NRC: Gauhati High Court slams Foreigners’ Tribunal in Morigaon, questions 57 orders

The indictment of the Foreigner’s Tribunal by the Gauhati High Court comes due to inconsistencies in 57 cases; such as changing rulings, missing orders and duplicate rulings


NH Web Desk

The indictment comes due to inconsistencies in 57 cases; such as from declaring people as Indians in note sheets and foreigners in final orders to missing orders and duplicate rulings.

Gauhati High court indicts the working of the Foreign Tribunals, which fill take a final call on NRC exclusions in Assam, while setting aside 57 orders from the Morigaon district, The Indian Express reported.

The High Court order was a result of a writ petition filed suo motu after Mousumi Deka, Member, FT No.4, Morigaon addressed an e-mail to Principal secretary to the Assam government and the state’s Home Affairs and Political Department, cc-ed to the Gauhati High Court.

This email reported 288 references that were disposed off by an earlier Member, but there were no opinions in the case records which raised suspicions. On inspection of these 288 cases the HC stated that the deputy secretary to the Assam government and its home and political department had stated that 57 cases showed anomalies.

-The report found that in 32 cases, the persons were declared “foreigners” ex-parte but then declared Indians consequently without vacating the earlier order.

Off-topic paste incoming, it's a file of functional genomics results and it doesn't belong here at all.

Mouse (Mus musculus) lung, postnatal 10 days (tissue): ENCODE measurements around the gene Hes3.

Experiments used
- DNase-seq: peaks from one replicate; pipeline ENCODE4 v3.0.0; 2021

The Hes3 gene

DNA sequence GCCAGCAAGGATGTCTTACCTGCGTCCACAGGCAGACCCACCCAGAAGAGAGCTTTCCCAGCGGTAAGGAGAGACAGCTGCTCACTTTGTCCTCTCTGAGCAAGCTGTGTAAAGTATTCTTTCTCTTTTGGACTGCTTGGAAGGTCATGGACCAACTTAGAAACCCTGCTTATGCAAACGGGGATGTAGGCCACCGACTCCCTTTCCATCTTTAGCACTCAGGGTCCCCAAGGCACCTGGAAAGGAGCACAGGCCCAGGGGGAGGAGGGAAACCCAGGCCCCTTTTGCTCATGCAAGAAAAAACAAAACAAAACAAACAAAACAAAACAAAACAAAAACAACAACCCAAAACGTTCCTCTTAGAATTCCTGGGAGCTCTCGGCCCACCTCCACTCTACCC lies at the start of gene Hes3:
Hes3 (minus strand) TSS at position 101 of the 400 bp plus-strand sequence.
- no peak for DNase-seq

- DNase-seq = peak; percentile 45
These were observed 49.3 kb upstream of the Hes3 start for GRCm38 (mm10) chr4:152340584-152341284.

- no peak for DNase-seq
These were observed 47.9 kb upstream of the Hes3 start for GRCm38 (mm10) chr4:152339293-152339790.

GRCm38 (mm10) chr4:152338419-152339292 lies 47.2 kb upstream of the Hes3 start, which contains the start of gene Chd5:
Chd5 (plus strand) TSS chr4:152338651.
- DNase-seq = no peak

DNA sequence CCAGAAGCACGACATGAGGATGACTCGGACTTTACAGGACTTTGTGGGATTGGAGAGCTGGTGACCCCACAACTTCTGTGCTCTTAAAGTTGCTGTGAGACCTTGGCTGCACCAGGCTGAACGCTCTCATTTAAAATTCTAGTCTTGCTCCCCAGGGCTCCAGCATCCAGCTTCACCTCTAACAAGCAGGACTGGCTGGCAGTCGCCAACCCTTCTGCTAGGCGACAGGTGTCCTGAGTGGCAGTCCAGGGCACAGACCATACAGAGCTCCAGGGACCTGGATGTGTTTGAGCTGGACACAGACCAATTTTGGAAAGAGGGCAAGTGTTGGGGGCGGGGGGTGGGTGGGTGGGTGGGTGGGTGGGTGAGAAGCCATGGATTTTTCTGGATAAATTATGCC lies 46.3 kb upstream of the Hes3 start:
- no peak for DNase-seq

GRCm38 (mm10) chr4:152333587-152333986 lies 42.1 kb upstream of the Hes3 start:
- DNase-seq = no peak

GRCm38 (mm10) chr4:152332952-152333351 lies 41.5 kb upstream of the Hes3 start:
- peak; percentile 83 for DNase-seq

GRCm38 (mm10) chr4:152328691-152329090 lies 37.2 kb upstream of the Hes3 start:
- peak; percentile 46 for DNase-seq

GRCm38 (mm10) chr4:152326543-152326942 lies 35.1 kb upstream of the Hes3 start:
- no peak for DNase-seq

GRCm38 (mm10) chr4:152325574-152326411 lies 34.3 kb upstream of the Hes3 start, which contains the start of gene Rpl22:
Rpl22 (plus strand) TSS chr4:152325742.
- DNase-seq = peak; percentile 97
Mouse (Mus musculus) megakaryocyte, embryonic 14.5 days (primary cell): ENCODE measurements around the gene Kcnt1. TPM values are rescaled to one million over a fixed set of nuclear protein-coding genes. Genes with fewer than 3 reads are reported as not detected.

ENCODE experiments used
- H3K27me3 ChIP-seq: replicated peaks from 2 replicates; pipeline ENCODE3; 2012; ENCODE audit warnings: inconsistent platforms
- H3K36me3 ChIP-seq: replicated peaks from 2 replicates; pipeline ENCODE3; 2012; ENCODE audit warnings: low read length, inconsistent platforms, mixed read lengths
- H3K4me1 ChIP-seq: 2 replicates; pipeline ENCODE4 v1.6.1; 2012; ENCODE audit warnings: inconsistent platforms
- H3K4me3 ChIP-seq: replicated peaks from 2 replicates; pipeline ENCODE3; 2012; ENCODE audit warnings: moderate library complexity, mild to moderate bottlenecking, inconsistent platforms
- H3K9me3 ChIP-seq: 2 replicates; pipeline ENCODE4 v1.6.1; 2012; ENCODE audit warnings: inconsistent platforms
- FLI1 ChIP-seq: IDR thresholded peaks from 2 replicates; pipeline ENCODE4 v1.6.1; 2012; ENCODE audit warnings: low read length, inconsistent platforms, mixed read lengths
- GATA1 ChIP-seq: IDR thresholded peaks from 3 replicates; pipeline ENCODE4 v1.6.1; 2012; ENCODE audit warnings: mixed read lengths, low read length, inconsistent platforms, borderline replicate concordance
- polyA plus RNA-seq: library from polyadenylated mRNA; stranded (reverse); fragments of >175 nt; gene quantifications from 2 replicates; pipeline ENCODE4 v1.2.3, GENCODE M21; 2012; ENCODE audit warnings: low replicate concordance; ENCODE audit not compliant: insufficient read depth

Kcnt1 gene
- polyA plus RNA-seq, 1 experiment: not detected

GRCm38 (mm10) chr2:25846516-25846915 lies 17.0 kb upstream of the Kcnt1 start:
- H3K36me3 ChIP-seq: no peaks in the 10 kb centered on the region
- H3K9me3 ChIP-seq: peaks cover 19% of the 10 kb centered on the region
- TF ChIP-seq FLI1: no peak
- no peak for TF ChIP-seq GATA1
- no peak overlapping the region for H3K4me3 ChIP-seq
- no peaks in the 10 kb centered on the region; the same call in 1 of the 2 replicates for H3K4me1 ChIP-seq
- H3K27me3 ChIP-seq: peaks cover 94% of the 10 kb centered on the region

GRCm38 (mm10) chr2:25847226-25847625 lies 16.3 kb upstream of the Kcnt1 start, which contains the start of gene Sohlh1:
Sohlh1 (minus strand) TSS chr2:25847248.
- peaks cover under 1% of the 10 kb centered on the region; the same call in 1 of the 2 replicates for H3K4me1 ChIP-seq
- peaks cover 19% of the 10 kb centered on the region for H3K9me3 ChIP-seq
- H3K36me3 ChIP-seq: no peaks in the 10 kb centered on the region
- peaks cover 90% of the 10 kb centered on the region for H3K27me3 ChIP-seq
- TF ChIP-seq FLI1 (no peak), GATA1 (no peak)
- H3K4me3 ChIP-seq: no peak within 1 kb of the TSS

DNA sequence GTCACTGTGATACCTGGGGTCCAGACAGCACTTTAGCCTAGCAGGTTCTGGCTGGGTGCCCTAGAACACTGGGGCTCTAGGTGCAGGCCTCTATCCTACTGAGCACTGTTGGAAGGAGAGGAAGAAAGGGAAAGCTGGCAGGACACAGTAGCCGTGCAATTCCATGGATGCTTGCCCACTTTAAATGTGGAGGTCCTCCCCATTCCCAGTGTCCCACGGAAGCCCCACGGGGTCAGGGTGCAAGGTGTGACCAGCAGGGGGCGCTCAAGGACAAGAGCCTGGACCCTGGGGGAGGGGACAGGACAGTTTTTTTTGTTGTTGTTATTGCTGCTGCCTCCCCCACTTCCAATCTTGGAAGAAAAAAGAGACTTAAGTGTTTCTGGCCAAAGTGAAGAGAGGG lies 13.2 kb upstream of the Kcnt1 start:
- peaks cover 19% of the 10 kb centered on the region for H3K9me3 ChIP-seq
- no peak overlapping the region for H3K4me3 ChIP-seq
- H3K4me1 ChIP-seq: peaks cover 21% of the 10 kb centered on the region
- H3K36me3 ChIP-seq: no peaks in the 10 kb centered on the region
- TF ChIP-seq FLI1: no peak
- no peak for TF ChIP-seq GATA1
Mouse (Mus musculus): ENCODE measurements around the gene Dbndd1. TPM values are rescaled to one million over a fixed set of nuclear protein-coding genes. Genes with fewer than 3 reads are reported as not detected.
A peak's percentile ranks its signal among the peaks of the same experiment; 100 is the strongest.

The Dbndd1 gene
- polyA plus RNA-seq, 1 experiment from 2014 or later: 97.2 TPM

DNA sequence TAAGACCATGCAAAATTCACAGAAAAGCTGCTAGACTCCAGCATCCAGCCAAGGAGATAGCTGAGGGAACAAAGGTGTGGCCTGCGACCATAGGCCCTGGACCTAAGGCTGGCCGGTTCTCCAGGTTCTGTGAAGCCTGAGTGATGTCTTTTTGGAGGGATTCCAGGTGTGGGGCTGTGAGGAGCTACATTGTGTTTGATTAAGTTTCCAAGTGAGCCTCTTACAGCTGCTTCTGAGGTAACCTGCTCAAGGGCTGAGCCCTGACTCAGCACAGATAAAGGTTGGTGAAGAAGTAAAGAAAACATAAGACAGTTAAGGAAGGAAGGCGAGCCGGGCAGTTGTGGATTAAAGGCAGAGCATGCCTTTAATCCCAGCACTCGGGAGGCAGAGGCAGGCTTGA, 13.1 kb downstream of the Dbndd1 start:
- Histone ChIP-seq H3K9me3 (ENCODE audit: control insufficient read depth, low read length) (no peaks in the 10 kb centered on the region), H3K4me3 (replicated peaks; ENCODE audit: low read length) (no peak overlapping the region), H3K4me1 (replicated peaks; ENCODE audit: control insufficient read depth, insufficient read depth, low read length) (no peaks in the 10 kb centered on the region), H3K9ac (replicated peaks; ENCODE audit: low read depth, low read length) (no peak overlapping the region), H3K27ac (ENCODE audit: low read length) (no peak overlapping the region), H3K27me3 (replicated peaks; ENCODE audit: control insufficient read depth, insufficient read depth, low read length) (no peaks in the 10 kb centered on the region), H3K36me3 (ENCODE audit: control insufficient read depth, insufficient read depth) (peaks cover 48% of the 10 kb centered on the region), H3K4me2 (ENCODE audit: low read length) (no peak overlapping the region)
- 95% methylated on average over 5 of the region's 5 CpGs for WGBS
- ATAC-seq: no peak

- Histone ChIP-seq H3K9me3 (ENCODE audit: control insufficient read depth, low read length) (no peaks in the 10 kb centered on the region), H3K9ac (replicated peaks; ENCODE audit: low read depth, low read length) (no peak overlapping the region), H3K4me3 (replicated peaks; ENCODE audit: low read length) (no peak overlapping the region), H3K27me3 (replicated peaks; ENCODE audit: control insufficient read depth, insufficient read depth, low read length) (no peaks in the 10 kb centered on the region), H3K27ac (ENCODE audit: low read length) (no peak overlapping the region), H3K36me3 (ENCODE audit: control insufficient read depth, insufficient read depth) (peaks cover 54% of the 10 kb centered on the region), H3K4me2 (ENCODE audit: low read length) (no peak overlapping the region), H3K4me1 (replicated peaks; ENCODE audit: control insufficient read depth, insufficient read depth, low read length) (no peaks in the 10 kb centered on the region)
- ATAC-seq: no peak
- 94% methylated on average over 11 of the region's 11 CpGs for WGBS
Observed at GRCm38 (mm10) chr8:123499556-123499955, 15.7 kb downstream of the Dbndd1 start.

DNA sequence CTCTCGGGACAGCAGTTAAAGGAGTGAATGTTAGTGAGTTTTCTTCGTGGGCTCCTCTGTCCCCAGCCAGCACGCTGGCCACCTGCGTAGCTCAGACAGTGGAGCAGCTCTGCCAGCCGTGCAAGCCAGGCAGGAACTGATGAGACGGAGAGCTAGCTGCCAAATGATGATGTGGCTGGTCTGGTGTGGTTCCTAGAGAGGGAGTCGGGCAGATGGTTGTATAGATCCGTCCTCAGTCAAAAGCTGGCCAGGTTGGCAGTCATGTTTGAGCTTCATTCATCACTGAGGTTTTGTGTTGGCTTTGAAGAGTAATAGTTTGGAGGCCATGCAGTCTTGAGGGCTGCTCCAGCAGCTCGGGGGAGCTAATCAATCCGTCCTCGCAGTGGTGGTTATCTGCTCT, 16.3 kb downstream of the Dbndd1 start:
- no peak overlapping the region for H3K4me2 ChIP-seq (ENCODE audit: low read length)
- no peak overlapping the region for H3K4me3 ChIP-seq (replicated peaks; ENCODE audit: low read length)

-In two cases, inconsistencies and discrepancies in names were detected.

-One case was left undisposed since the suspected “foreigner” had expired.

-In 11 cases, judgments were not found on record.

-In six cases, there is a mismatch between the judgment copies and order sheets. In three of these, the report said: “Proceedees are declared Indian in note sheet, but in opinion declared as foreigner.”

-In five cases, the report found dual judgments.

In a High Court order from September 19, 2019, Justice Manojit Bhuyan said: “Therefore, in all the above 57 references of the Foreigners Tribunal No.4, Morigaon, the ‘orders of disposal’ are non est in the eye of law and liable to be set aside, which is accordingly done. All the above 57 references shall now be heard afresh from the respective stages. The Member of the Tribunal shall list the above references in the Notice Board of the Tribunal giving fresh dates. Fresh notice may also be issued to the proceedees. As discussed above, the disposal order in the above manner in respect of the 57 references shall have no legal consequences and shall not be acted upon by the Superintendent of Police (Border), Morigaon as well as by the Deputy Commissioner, Morigaon. All the 57 references shall now be treated as pending references.”

Swapnaneel Deka, SP, Morigaon, had said that he had not received a copy of the order yet. The final NRC published on August 31 saw 19 lakh residents being excluded.

Aman Wadud, an advocate who has fought cases of several suspected “foreigners” at FTs and the Gauhati High Court, said to The Indian Express: “This raises serious questions on the competency of FT members. They don’t get any formal training before deciding the fate of people and their generations to come. They just get a few days of orientation. India has many brilliant judicial academies, what is stopping the government from training them there?”

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